Author-owned scholarly journal cooperatives: a win-win situation?

Abstract: Rewarding authors and referees with ownership stakes in the journal could provide attractive incentives for individuals and rein in abusive publisher practices.

Since becoming a freelancer, I’ve spent a fair amount of time looking for publications that might want to publish my writing. One criterion I look for is: Do they pay? I’ve been surprised by how many publications are sustained without paying their contributors — and not just academic journals.

Non-academic publications have a fierce competition for the best authors, and those who offer no payment may suffer challenges in obtaining their preferred supply of contributions, in terms of both quantity and quality. (I know they lost me!) Scholarly journals, of course, have a ready supply of free labor in otherwise-employed academics who are nonetheless required to publish, in a culture where payment is not expected.

In theory, the authors could publish anywhere — potentially earning author fees — but the academy rewards the prestige of a publication within a specific and relatively fixed hierarchy. Scholars want a promotion, that fat grant, and their peers’ attention, so they publish without honorarium — even though the journal turns a healthy profit from the publication. In some journals, the author even pays the publisher, on top of the free labor. Academics also serve as reviewers for no remuneration.

The free labor aspect of academic journal publishing is frequently noted in a variety of contexts, such as:

  • “If academics write and review for free, why are some subscription journals so expensive? I don’t understand where the money goes.” (To which I say: profit! — for commercial journals, at least.)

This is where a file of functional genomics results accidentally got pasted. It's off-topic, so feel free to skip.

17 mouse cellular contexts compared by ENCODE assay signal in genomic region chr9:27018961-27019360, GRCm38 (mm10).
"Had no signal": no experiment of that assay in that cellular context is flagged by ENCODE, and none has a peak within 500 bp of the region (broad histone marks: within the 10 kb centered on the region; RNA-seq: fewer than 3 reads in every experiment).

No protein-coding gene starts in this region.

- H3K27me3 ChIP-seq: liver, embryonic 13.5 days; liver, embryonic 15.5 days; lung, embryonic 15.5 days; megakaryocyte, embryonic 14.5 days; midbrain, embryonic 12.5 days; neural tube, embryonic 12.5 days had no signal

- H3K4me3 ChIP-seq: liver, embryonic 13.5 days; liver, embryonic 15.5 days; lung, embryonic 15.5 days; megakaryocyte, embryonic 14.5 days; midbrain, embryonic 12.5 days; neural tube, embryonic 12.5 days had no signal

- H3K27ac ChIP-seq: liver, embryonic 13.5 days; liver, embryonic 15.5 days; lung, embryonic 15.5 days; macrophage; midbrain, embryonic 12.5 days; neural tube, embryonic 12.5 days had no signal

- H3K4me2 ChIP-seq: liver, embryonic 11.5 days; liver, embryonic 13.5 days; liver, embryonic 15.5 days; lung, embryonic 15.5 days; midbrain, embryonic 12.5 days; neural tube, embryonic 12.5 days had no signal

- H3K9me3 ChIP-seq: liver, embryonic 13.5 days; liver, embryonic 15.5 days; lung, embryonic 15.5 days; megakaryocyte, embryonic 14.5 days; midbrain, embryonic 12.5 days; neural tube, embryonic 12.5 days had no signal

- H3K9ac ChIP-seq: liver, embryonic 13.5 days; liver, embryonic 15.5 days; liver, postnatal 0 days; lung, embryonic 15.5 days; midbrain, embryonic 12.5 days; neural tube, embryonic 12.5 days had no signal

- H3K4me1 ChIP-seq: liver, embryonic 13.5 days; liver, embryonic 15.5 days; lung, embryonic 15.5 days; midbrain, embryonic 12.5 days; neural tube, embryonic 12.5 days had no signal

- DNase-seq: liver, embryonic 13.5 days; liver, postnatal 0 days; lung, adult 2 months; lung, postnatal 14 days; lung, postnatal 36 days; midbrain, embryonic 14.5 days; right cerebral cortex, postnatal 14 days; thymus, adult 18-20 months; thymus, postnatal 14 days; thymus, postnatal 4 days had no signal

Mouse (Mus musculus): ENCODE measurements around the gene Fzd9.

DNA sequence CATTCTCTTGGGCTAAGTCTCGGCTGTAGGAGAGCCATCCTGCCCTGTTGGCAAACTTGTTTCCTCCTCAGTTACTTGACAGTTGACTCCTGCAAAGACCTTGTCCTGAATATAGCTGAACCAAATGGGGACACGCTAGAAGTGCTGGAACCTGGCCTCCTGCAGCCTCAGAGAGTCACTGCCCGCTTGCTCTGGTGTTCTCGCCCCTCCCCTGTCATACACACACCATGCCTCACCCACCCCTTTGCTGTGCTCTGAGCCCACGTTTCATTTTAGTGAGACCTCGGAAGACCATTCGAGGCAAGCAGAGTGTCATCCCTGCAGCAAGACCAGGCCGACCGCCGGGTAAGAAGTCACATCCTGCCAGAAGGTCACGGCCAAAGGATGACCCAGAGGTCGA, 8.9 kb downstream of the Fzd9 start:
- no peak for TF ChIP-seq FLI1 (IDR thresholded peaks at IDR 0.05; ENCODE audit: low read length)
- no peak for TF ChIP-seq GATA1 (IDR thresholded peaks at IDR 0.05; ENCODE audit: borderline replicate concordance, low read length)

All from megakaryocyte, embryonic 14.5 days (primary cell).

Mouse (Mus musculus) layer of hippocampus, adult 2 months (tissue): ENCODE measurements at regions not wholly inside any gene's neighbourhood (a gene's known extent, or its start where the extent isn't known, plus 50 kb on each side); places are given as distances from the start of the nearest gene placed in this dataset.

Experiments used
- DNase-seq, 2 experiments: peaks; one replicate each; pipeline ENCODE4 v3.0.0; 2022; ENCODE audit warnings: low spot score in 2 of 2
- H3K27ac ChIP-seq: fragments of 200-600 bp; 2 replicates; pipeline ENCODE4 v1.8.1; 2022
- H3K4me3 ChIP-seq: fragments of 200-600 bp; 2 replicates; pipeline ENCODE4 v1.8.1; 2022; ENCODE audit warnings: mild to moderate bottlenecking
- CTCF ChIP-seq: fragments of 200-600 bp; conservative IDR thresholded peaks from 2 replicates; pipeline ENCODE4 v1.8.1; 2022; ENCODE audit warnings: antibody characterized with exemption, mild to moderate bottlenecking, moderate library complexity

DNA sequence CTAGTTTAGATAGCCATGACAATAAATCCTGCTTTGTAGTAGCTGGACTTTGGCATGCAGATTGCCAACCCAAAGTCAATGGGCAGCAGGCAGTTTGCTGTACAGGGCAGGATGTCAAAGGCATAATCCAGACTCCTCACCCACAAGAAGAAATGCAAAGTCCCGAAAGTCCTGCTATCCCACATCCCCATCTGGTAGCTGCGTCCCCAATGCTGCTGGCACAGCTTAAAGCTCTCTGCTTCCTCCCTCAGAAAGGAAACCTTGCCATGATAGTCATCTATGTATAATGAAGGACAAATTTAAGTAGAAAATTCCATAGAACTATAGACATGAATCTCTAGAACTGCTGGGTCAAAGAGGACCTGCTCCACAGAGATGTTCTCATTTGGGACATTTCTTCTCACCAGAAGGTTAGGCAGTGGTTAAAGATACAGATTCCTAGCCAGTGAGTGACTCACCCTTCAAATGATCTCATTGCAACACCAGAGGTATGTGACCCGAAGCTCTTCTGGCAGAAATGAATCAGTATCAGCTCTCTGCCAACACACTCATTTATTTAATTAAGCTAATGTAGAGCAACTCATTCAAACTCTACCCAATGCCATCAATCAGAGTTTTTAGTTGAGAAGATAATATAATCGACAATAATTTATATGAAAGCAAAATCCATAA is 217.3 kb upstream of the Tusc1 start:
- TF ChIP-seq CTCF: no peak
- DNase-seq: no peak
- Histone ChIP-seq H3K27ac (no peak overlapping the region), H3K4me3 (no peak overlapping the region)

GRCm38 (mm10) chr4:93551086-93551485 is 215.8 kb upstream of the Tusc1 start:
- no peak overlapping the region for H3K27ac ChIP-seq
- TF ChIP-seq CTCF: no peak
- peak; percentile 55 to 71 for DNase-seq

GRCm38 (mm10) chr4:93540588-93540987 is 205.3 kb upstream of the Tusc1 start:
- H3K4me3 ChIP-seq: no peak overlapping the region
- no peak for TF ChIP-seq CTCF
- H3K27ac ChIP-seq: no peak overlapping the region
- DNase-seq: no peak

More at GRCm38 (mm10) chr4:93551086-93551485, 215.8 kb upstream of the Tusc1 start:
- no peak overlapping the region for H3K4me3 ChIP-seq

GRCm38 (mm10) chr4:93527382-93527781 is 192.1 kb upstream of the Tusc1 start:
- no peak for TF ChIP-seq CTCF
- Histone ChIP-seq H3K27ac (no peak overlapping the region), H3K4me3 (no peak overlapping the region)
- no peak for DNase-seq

• “Since academics write and review for free, journal subscriptions should be more affordable. We deserve a better quid pro quo.”
  • “Because academics write and review for free in the journal system, that makes it easier to convert the system to open access — authors will be less concerned with loss of royalties from the change in business model.”
  • “The problems in the peer-review system — the delays, the sometimes arbitrary decisions — stem from the fact that reviewers are busy people and don’t have much incentive to do a good job.”

I’m sure it would be interesting to learn about the development of the system where authors and referees are not paid, but it’s not necessarily relevant. That facet of academic publishing is rightly treated as a historical artifact — it may or may not be beneficial. It should be judged on its merits rather than taken for granted. But despite the upheaval in so many other aspects of scientific publishing, revisiting the topic of free labor doesn’t seem to be on anyone’s discussion agenda.

There’s a strong incentive for publishers to keep it that way. After all, why pay for what you can get for free? Particularly for non-profit and open access publishers, the feat of paying authors anything would be daunting on a tight budget. Moreover, any change risks blowback for rocking the boat — or the risk of offending your authors for paying too little.